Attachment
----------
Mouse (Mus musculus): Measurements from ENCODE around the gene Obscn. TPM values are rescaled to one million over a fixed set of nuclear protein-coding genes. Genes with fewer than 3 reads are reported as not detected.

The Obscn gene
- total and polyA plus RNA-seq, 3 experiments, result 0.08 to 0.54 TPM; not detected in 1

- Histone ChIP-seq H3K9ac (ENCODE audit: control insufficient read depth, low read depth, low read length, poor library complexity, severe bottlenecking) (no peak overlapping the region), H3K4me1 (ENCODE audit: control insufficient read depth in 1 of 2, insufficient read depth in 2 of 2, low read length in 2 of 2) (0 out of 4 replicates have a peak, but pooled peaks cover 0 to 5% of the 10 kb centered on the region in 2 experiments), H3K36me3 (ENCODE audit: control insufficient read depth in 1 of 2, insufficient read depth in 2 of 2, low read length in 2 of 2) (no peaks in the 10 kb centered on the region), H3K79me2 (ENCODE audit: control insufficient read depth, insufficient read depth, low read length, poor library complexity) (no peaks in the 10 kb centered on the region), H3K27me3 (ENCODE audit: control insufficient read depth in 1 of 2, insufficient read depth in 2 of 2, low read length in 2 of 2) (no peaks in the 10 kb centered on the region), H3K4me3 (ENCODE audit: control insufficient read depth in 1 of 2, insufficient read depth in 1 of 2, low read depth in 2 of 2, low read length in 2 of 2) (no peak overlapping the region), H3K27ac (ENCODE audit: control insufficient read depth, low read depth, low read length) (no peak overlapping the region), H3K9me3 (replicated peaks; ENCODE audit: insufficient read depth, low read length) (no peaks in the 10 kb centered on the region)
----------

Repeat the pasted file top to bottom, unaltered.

Mouse (Mus musculus): Measurements from ENCODE around the gene Obscn. TPM values are rescaled to one million over a fixed set of nuclear protein-coding genes. Genes with fewer than 3 reads are reported as not detected.

The Obscn gene
- total and polyA plus RNA-seq, 3 experiments, result 0.08 to 0.54 TPM; not detected in 1

- Histone ChIP-seq H3K9ac (ENCODE audit: control insufficient read depth, low read depth, low read length, poor library complexity, severe bottlenecking) (no peak overlapping the region), H3K4me1 (ENCODE audit: control insufficient read depth in 1 of 2, insufficient read depth in 2 of 2, low read length in 2 of 2) (0 out of 4 replicates have a peak, but pooled peaks cover 0 to 5% of the 10 kb centered on the region in 2 experiments), H3K36me3 (ENCODE audit: control insufficient read depth in 1 of 2, insufficient read depth in 2 of 2, low read length in 2 of 2) (no peaks in the 10 kb centered on the region), H3K79me2 (ENCODE audit: control insufficient read depth, insufficient read depth, low read length, poor library complexity) (no peaks in the 10 kb centered on the region), H3K27me3 (ENCODE audit: control insufficient read depth in 1 of 2, insufficient read depth in 2 of 2, low read length in 2 of 2) (no peaks in the 10 kb centered on the region), H3K4me3 (ENCODE audit: control insufficient read depth in 1 of 2, insufficient read depth in 1 of 2, low read depth in 2 of 2, low read length in 2 of 2) (no peak overlapping the region), H3K27ac (ENCODE audit: control insufficient read depth, low read depth, low read length) (no peak overlapping the region), H3K9me3 (replicated peaks; ENCODE audit: insufficient read depth, low read length) (no peaks in the 10 kb centered on the region)